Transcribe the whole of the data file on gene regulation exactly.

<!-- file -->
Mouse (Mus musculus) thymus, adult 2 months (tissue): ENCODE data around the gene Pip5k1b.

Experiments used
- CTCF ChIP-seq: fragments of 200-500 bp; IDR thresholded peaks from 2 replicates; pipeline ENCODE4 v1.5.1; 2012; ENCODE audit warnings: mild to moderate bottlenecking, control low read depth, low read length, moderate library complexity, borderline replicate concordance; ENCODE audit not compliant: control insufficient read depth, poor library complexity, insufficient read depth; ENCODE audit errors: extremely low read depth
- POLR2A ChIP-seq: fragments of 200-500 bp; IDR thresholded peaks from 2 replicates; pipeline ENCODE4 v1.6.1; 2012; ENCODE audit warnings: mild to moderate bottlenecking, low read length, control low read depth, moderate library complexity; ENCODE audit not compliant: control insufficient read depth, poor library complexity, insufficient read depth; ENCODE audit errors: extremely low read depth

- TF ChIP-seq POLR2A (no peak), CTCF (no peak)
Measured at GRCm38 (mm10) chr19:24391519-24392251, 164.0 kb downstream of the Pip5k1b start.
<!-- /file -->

Mouse (Mus musculus) thymus, adult 2 months (tissue): ENCODE data around the gene Pip5k1b.

Experiments used
- CTCF ChIP-seq: fragments of 200-500 bp; IDR thresholded peaks from 2 replicates; pipeline ENCODE4 v1.5.1; 2012; ENCODE audit warnings: mild to moderate bottlenecking, control low read depth, low read length, moderate library complexity, borderline replicate concordance; ENCODE audit not compliant: control insufficient read depth, poor library complexity, insufficient read depth; ENCODE audit errors: extremely low read depth
- POLR2A ChIP-seq: fragments of 200-500 bp; IDR thresholded peaks from 2 replicates; pipeline ENCODE4 v1.6.1; 2012; ENCODE audit warnings: mild to moderate bottlenecking, low read length, control low read depth, moderate library complexity; ENCODE audit not compliant: control insufficient read depth, poor library complexity, insufficient read depth; ENCODE audit errors: extremely low read depth

- TF ChIP-seq POLR2A (no peak), CTCF (no peak)
Measured at GRCm38 (mm10) chr19:24391519-24392251, 164.0 kb downstream of the Pip5k1b start.